Stop the Madness – Schools Must Be Trauma Sensitive

by:  Julie Beem

video stillI knew it — from the first time this photo and story showed up in my Facebook feed.  The security officer forcefully removed a teenage girl from her math class after she had been using her cell phone — by knocking her chair to the ground.  And then I saw an interview with Niya Kelly, another student in the classroom who was also arrested for declaring “this is wrong” after she saw her classmate being dumped out of her desk and thrown across the room.

Niya told the reporter, “I know this girl don’t got nobody and I couldn’t believe this was happening.”  There it was – this girl is alone.  And the most recent stories confirm that in fact her mother recently died and she’s living in foster care.  Whether you call that trauma or just overwhelming grief and loss, the point is that this girl who did not comply with her teacher’s request to give up her cell phone was under a lot of emotional distress.

Accounts from other students in the class were that the girl was working on the computer and took her cell phone out.  The teacher asked her to give him her cell phone, but she refused, so he called the administrator.  The administrator asked the girl to get up and come with him and she refused to leave the class. Then the resource officer was called and well…you can see what happened   Raw footage video here

The student who filmed the incident on his phone described the girl as apologetic even though she didn’t comply — she just didn’t get up to leave.  Why?  Those of us in the trauma world see this as a “freeze” — with her emotional brain in charge, she literally may not have been able to force herself to get up out of that chair and go.  It was likely a “can’t” and not a “won’t”.

Even if you don’t view it that way – even if you’re not convinced that this girl was unable, emotionally, to comply with the school authorities’ escalating requests/demands to get up and leave the class, you can clearly see that they didn’t even consider exploring why she wasn’t complying.  Obedience at all cost was the goal.  Understanding “why” the girl wasn’t complying never seemed to enter the minds of any of the adults in charge.  The sole purpose of all their actions were to “make her behave” in the way they wanted her to.  So, since this is a school…what exactly did the students learn from that?

Well most of them weren’t actually “learning” in the moment, because an event like that triggers everyone’s emotional brains, making learning impossible.  It’s obvious that the adults in charge were triggered as well by their escalating requests.  So no one’s thinking brain was on line (well, the young man filming the situation had the presence of mind to grab his phone and record.)  But you can tell from the body language that everyone was feeling fear and shame. That classroom became an unsafe place, and I’d be very surprised if the students in that class learn much of anything academically for the rest of the year.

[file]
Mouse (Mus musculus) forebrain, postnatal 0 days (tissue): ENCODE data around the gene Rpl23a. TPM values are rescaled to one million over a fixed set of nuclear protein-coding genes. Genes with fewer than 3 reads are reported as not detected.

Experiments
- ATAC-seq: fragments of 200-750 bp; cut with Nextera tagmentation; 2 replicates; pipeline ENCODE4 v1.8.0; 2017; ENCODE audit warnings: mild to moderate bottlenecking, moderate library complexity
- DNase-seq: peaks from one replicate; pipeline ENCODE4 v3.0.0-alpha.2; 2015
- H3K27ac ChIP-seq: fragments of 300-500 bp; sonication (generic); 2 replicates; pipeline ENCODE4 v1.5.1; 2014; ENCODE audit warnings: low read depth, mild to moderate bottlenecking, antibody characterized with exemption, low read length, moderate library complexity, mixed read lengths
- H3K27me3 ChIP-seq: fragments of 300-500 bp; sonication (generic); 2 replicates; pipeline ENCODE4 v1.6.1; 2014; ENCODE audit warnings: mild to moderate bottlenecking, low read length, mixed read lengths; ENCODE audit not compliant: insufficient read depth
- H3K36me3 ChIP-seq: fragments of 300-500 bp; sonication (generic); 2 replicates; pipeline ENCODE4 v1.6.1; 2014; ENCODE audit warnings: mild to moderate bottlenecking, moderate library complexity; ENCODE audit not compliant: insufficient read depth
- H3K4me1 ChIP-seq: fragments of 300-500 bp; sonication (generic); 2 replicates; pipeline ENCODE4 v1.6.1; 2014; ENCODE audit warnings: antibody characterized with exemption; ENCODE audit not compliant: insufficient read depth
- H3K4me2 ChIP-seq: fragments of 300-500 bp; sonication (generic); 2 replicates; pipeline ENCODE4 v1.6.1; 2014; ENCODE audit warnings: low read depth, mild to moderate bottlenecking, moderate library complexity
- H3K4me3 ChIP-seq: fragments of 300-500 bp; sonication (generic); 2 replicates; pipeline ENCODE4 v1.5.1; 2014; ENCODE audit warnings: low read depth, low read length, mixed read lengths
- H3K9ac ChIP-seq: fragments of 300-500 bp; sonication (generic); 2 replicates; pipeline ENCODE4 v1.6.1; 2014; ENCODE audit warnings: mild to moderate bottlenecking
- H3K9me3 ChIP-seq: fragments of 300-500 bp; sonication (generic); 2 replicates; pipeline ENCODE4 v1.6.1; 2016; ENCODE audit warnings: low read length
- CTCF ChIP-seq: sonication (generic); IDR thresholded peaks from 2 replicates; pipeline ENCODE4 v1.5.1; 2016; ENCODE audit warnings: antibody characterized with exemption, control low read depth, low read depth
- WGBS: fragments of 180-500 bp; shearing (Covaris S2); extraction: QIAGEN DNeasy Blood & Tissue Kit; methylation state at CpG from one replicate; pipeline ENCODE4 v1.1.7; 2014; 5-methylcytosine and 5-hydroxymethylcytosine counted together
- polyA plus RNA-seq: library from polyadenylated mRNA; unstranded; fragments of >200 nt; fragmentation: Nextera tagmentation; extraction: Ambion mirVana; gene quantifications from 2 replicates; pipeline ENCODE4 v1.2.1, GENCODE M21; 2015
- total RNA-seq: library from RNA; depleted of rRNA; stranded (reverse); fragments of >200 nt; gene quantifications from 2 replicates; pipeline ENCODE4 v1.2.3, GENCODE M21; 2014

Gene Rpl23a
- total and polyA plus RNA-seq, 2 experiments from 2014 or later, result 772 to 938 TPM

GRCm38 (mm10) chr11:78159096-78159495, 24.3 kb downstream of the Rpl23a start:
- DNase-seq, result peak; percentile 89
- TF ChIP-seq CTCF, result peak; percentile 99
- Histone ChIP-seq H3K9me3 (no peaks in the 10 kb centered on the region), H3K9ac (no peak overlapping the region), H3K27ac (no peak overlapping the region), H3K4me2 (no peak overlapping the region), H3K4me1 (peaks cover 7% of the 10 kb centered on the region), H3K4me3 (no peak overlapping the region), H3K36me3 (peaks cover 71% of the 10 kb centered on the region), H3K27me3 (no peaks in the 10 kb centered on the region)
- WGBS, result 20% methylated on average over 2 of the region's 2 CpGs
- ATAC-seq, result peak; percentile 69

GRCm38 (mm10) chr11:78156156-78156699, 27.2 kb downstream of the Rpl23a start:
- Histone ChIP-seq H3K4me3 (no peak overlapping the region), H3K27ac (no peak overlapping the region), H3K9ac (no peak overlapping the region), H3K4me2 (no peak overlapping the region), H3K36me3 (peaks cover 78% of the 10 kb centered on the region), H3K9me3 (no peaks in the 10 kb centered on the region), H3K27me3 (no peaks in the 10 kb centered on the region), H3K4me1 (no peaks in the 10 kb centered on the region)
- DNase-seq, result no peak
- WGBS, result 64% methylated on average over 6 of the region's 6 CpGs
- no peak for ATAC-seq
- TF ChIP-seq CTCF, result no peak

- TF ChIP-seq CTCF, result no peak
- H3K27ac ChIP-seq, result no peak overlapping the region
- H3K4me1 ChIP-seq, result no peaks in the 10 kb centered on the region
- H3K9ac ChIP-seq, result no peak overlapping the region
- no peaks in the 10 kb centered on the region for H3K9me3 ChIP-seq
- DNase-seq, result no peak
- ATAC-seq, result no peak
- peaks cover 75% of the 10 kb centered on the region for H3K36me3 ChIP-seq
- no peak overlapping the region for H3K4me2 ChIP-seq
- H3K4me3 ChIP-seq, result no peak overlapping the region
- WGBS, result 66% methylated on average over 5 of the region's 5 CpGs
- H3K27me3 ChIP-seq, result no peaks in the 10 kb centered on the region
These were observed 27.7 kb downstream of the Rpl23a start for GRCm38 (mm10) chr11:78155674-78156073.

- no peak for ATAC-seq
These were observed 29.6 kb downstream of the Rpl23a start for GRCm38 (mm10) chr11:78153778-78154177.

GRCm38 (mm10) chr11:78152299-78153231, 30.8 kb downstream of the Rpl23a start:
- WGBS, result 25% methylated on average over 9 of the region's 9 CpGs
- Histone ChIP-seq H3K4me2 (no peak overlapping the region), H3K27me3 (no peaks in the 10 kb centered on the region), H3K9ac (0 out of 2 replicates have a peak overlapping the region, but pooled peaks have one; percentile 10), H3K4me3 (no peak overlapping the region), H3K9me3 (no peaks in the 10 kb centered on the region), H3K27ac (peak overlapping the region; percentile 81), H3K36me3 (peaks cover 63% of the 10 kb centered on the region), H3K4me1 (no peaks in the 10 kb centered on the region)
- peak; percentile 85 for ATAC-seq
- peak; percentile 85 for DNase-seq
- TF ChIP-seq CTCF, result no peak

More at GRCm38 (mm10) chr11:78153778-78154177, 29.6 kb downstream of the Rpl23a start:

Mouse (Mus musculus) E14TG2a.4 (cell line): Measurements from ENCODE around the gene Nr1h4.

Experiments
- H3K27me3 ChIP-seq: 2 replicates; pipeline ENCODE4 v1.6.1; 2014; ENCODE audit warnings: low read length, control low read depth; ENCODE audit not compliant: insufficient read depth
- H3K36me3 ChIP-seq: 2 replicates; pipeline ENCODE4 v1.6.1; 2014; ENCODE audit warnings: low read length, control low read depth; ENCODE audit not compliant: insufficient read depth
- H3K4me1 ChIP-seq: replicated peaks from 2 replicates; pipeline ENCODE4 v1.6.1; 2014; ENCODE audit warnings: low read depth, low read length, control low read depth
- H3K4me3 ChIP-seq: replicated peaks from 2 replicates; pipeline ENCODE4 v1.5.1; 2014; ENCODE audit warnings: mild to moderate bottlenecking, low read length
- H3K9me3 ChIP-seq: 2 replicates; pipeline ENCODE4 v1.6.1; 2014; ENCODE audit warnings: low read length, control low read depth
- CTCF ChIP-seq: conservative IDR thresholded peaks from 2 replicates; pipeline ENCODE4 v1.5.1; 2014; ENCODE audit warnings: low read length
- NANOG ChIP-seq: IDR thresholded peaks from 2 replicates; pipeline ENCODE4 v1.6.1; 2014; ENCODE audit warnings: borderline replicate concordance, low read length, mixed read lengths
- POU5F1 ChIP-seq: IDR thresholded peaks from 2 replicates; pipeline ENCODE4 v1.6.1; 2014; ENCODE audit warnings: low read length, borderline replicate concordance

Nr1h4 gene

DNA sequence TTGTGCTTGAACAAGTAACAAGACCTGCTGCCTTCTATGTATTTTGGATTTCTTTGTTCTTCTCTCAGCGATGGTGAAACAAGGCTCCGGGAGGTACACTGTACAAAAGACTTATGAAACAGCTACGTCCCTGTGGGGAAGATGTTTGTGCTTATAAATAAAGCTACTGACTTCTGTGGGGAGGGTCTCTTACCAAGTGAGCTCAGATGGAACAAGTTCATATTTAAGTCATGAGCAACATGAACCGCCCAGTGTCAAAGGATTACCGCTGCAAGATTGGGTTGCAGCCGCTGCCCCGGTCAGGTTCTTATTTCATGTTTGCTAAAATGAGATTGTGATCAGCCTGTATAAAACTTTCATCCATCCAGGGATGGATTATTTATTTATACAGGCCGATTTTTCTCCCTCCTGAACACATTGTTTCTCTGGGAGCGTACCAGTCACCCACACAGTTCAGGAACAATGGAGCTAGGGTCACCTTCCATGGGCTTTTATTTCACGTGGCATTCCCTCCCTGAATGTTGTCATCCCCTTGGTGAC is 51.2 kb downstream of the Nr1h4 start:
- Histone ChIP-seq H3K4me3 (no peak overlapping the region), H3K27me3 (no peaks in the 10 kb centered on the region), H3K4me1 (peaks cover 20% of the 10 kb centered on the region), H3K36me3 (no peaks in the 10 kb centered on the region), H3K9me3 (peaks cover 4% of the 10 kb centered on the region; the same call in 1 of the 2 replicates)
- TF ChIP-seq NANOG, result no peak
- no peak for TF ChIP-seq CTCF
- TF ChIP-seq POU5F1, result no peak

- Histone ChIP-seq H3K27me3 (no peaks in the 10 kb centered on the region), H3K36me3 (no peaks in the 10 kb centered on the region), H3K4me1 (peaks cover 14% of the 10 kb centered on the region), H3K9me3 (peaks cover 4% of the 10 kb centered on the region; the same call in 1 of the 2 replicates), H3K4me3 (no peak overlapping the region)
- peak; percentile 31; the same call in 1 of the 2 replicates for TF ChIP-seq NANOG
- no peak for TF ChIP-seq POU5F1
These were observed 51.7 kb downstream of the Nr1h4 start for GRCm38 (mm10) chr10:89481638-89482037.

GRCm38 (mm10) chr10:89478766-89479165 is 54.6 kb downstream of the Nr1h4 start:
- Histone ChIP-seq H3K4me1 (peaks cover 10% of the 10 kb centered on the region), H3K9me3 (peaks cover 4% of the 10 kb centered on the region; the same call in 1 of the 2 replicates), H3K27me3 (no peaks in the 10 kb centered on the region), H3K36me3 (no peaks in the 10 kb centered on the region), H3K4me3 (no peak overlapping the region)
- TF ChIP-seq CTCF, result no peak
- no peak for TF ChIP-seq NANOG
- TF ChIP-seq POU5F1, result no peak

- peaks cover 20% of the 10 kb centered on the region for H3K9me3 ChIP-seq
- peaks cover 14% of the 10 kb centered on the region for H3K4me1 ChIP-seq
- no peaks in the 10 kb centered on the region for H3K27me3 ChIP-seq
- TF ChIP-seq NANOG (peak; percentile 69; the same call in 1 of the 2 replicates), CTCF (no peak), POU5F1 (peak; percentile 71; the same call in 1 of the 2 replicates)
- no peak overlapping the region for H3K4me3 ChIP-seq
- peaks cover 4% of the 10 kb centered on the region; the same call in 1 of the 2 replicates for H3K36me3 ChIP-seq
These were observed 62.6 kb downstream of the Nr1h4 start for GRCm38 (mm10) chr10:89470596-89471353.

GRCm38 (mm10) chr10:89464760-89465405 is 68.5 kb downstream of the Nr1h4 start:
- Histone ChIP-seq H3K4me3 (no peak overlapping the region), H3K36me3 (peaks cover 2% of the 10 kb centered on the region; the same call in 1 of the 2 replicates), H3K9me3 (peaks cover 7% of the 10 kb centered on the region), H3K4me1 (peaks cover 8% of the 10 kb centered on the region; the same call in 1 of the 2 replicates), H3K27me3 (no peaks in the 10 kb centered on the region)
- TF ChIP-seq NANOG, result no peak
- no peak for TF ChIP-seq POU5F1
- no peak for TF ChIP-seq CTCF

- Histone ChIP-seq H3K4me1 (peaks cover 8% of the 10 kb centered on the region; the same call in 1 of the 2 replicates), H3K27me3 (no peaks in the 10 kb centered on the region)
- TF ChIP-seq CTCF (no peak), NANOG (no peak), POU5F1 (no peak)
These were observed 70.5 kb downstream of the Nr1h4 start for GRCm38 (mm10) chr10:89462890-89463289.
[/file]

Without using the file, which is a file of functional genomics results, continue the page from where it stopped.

We’ve got to stop this madness!  It’s well past the time that schools become Trauma Sensitive.  It’s not that hard — and it will make a world of difference.   Just simply asking “what happened to you?” vs. “what’s wrong with you?” (especially when it’s combined with an insistence on compliance) is a huge first step. We have to go further than firing the resource officer or even changing a law that allows schools to arrest students on campus. We have to change our whole approach to one that presumes that there is something “underneath” that prevents the child from behaving as we’ve requested. And we need systems in place to be able to understand what that something is.  And then we need to create and keep an environment that feels safe and respectful for everyone.

To learn more about the trauma side of the story:

Interview with student Niya Kelly who was also arrested is here.

Interview with student Tony Robinson who filmed the incident is here.

Julie has been ATN's Executive Director since 2009. She joined the organization in 2004 after finding incredible support from fellow ATNers when she was searching for answers about her own daughter's early childhood trauma and attachment disorders. Julie leads a staff of passionate professionals and acts as spokesperson for the organization. Prior to ATN, Julie was the president of a marketing and communications consultancy, The Epiphany Group, and has over two decades of experience in professional services marketing, strategic planning and communication strategies. As a graduate of Partners in Policymaking and through personal experience, Julie has garnered a great deal of experience in the areas of special education, school issues, and disabilities advocacy. A published author, Julie wrote a chapter in the EMK Press Adoption Parenting book and was the special needs blogger at for two years. She frequently presents workshops on attachment and trauma to local and national groups. Email Julie. Julie holds an MBA from Avila College in Kansas City and was a Certified Professional Services Marketer. Julie, and her husband Dave, are parents to four (bio, step and adoptive), including their youngest daughter, adopted from China. This daughter’s attachment difficulties and developmental trauma disorder have changed their lives significantly…in amazing ways.